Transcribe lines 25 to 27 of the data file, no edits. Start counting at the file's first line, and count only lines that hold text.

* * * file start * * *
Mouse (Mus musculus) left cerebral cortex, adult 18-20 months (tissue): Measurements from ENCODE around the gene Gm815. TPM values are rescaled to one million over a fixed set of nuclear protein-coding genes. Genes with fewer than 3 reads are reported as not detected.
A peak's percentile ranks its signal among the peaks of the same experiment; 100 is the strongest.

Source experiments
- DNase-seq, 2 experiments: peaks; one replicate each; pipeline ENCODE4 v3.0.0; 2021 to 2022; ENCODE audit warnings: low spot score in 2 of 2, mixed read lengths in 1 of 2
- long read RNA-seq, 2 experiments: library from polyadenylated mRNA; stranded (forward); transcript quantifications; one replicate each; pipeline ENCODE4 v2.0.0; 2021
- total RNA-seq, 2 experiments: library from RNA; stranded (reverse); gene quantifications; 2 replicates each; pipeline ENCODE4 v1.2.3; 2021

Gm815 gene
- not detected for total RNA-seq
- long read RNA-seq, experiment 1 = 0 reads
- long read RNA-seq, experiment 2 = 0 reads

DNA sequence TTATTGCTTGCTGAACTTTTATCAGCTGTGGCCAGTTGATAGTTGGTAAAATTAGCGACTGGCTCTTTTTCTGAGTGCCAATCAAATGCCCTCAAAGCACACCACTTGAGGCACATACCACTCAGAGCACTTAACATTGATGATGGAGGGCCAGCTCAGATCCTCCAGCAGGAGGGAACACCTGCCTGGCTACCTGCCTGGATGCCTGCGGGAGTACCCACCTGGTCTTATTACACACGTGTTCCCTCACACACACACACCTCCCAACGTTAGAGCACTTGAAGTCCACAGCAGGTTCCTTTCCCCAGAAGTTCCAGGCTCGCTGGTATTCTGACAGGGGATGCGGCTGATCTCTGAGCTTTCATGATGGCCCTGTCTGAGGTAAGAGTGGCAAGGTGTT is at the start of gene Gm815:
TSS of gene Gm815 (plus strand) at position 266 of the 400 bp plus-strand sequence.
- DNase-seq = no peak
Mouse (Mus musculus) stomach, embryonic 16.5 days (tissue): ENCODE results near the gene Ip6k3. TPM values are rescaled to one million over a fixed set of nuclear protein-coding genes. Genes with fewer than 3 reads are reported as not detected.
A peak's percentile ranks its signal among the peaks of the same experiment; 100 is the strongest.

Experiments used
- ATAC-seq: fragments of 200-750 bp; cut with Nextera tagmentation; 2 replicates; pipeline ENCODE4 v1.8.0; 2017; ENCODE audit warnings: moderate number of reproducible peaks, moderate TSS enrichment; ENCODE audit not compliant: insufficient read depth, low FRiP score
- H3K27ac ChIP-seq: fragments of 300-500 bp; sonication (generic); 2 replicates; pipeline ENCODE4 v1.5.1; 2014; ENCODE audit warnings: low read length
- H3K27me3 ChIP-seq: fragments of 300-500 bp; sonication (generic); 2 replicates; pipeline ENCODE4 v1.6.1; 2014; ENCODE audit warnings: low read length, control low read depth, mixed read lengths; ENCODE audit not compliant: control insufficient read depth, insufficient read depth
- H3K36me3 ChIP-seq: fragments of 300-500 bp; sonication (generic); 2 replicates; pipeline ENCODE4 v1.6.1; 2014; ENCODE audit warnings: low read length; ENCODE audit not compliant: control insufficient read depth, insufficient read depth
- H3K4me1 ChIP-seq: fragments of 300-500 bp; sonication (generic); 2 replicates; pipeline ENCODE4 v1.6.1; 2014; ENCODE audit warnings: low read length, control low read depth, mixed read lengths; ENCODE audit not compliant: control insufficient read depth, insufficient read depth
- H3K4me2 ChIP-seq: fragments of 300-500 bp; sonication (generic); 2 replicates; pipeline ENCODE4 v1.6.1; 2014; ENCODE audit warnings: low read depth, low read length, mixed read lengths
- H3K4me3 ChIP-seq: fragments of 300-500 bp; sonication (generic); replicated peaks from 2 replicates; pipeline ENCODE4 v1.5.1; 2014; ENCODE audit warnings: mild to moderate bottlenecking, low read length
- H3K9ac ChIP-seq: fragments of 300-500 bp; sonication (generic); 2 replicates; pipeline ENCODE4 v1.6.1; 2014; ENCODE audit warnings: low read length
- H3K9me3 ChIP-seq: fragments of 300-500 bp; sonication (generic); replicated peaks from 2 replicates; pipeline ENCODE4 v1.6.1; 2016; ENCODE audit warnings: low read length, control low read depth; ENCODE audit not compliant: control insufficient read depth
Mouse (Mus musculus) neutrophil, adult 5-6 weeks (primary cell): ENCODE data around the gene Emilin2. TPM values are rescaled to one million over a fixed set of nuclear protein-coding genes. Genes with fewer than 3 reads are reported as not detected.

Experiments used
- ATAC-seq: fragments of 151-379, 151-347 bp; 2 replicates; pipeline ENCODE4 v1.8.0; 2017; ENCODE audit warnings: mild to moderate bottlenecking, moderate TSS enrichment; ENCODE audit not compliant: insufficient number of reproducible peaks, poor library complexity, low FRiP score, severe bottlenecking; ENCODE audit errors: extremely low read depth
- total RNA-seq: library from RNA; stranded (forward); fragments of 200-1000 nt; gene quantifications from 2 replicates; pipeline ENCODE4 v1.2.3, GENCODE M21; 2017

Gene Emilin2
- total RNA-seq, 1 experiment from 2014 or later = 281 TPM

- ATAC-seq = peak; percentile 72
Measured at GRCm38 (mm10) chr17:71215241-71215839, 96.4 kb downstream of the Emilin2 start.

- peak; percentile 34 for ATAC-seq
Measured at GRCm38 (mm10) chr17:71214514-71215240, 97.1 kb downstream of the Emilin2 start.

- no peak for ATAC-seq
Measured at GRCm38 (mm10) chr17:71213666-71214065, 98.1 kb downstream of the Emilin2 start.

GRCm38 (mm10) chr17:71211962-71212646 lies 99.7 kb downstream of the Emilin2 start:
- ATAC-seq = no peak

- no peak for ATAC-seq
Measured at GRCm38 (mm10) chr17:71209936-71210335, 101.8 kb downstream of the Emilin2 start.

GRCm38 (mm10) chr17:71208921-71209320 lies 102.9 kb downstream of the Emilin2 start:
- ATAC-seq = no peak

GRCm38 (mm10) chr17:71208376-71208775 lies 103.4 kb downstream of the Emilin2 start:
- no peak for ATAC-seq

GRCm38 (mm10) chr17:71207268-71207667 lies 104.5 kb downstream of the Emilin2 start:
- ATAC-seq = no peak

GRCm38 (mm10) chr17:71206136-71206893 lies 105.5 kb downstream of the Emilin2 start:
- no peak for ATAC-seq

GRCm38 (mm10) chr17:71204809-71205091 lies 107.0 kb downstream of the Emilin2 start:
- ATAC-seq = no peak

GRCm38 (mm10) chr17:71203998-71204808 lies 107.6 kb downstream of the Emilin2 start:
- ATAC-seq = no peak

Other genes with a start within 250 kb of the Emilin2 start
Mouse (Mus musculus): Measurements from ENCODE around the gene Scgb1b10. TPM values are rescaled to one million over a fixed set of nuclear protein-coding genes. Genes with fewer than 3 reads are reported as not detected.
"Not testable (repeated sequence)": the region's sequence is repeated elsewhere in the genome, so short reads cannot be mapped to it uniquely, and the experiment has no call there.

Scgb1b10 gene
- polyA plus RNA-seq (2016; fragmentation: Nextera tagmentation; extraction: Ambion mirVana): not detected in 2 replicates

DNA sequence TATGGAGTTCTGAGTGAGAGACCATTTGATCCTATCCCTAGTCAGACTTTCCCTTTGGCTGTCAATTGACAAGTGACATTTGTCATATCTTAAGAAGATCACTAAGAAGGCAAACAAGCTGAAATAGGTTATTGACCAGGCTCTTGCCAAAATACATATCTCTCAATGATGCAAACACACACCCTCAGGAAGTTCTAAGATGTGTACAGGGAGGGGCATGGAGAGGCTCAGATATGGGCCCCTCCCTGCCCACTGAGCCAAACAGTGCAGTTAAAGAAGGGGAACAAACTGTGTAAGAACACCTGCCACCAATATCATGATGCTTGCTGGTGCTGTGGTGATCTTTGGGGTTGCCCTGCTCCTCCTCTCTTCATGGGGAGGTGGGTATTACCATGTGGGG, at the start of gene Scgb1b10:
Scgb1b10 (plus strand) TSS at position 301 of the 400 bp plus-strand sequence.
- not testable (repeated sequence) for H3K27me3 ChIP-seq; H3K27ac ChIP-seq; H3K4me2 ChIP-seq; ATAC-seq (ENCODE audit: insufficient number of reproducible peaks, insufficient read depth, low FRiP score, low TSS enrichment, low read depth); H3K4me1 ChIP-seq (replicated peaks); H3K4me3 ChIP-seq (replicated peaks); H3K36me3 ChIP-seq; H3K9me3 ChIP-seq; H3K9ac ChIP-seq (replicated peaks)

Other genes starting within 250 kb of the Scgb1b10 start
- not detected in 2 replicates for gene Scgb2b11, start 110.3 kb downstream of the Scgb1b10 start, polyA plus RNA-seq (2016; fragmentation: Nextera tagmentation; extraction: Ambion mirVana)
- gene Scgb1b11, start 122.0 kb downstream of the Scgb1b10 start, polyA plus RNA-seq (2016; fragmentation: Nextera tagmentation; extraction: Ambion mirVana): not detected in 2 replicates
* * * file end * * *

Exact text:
- H3K9me3 ChIP-seq: fragments of 300-500 bp; sonication (generic); replicated peaks from 2 replicates; pipeline ENCODE4 v1.6.1; 2016; ENCODE audit warnings: low read length, control low read depth; ENCODE audit not compliant: control insufficient read depth
Mouse (Mus musculus) neutrophil, adult 5-6 weeks (primary cell): ENCODE data around the gene Emilin2. TPM values are rescaled to one million over a fixed set of nuclear protein-coding genes. Genes with fewer than 3 reads are reported as not detected.

Experiments used